“Just a classic, get in the corner a little bit deeper than the guy,” he said afterwards. “We didn’t just flat-out wreck them. We didn’t cut his tire. We didn’t drive over him. It was just a nice nudge that we are all used to seeing and appreciating on short tracks.”

Unfortunately for Busch, he should have waited a few laps longer before trying the move because it gave Johnson enough time to get back to him. Johnson finally got him going into turn three on lap 299, moved Busch up the track just enough to get underneath, and then was able to get past after running side-by-side for a lap.

“I just sat there as I put together a good lap or two, I saw that I caught him and this is going to work out just fine, I’ll get there with about one or two to go,” Johnson said. “And if I get to the bumper, I thought, ‘I know I’m going to make the turn; I’m not sure he is going to.’ I just took that approach and got in there, and of course I calmed down once I got to him, just gave him a nudge, and went on my way.”

The great thing about both bump ‘n’ runs was that they were executed perfectly, with no ill effects for either driver who was moved out of the way. In fact, both of the drivers moved hardly had to stay off the throttle as the bump occurred going into the corner, and the car was hardly nudged out of the groove. That is the proper way to execute the maneuver, and it was artfully done by two champions of the sport not once, but twice at Loudon this weekend.

“That’s what the fans want to see,” Johnson added after the race. “If I was in the grandstands, I would love to see a little bit of bump-and-run, watch the guy run him back down, and do the same to get by.”

It’s a far different circumstance from what we saw just one week earlier. The New Hampshire race had promised to be a long litany of paybacks from the crazy driving that took place at Infineon last weekend, but it never materialized as Jeff Gordon didn’t seem to be near any of the people he plowed into long enough for them to return the favor. New Hampshire’s race had only four caution periods, one of which occurred for debris and one for the oil dumped by Kasey Kahne when he blew up. With only five total double-file restarts, there were not very many opportunities for people to be side-by-side, and therefore, the chances to be near someone who wronged them during the previous week’s game of bumper cars. With Daytona looming on the horizon, there is not going to be much chance for drivers to return favors next weekend, either, so we may be waiting until the following race at Chicago before we see any paybacks from Infineon or before.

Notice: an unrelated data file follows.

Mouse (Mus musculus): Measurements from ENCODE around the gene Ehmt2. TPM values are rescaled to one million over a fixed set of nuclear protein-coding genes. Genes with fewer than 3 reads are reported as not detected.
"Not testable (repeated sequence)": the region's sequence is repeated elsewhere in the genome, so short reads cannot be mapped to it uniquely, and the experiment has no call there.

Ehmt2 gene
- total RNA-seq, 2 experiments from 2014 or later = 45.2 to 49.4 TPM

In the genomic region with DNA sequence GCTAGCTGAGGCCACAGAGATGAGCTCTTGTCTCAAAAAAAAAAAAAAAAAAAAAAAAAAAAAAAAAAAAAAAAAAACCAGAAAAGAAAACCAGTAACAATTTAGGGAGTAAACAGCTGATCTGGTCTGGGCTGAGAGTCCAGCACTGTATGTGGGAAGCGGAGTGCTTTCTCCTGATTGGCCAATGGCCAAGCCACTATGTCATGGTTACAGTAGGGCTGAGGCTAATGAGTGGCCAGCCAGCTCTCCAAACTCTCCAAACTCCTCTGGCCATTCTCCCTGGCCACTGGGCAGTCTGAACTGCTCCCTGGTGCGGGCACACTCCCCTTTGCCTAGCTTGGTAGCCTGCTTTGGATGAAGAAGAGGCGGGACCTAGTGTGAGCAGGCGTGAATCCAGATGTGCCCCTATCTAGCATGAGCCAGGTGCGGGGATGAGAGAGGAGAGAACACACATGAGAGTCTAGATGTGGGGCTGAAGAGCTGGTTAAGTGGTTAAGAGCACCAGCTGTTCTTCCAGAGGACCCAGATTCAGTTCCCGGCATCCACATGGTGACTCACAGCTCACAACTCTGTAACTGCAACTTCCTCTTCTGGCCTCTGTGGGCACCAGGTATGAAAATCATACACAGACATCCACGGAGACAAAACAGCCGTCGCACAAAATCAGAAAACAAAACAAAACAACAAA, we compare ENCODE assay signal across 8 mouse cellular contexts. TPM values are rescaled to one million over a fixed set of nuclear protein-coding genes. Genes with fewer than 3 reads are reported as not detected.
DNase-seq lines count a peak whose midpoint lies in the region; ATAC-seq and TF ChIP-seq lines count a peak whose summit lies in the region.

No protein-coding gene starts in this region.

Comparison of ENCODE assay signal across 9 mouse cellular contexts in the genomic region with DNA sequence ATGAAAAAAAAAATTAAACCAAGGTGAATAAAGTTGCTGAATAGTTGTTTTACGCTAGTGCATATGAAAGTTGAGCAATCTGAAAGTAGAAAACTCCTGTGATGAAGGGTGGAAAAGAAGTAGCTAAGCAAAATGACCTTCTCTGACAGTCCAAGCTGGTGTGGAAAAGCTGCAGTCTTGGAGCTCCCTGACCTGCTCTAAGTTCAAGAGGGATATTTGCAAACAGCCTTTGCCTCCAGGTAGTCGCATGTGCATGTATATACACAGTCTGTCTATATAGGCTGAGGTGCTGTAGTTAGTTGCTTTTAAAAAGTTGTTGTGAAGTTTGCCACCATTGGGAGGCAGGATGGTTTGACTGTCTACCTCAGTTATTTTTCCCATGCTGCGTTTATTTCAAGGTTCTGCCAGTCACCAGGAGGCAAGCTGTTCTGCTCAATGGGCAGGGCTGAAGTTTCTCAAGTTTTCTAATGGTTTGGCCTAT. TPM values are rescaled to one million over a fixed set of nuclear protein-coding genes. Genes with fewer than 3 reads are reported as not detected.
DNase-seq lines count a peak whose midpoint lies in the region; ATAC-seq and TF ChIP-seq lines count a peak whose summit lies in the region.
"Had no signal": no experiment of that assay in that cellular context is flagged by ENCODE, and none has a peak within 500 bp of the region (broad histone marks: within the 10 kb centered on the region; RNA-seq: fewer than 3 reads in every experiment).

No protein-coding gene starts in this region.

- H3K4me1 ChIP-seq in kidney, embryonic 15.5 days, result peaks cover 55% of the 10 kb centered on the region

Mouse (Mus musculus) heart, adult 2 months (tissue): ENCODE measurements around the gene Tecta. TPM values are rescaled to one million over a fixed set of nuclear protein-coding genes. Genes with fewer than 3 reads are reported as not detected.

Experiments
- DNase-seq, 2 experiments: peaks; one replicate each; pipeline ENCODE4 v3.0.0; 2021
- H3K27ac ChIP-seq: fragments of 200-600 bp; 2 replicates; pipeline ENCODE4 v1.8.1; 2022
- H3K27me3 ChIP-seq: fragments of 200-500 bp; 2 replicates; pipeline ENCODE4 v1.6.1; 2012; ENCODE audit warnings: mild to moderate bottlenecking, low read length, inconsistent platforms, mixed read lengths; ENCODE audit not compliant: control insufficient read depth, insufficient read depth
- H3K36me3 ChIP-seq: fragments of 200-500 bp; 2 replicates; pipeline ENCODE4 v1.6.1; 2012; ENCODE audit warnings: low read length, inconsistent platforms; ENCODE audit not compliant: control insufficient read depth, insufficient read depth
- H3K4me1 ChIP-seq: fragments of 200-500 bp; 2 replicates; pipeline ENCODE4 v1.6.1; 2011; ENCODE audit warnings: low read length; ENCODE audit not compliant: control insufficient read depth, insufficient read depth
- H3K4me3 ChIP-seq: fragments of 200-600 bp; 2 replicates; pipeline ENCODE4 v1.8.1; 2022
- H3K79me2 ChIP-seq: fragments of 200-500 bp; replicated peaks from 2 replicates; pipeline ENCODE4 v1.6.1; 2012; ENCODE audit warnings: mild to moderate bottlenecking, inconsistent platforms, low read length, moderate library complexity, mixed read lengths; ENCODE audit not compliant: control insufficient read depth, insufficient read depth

But when they finally do think about getting even, hopefully all of the drivers will watch the tape of the final laps of the race on Sunday. They can all appreciate and learn from the teachings of Busch and Johnson, two champions who know the proper method of rubbin’ and racin’.

Contact Mike Neff

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DansMom
06/28/2010 04:24 AM
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Ever notice that the “proper” rubbin is racing scenarios occur towards the front of the pack? You know, by the leaders who’s cars handle well and allow the drivers to make slight to medium contact with other drivers?

If a car (like Sorenson) doesn’t even possess the ability to pass other cars, how can that driver/car combo finesse a bump and run?

Bill Heffner
06/28/2010 02:54 PM
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First, notice that the quote comes from a freaking movie, and an idiotic comedic farce of a movie at that, and not from an actual race car driver. So what does it have to do with actual, authentic stock car racing.

Even if it did have anything to do with racing, the “rubbing” is question would be door-to-door, and not one car’s front bumper on another car’s back bumper. The latter is not racing at all; it is, at best, bullying and is hightly detrimental to the quality of an actual “contest of speed.”

DoninAjax
06/28/2010 03:51 PM
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Kurt didn’t hit him hard enough. Johnson should have wound up like Terry Labonte both times at Bristol when Big E rattled his cage. Then Johnson really would have gone crying to Hendrick who would have made a phone call to Emperor Brian.

 

Contact Mike Neff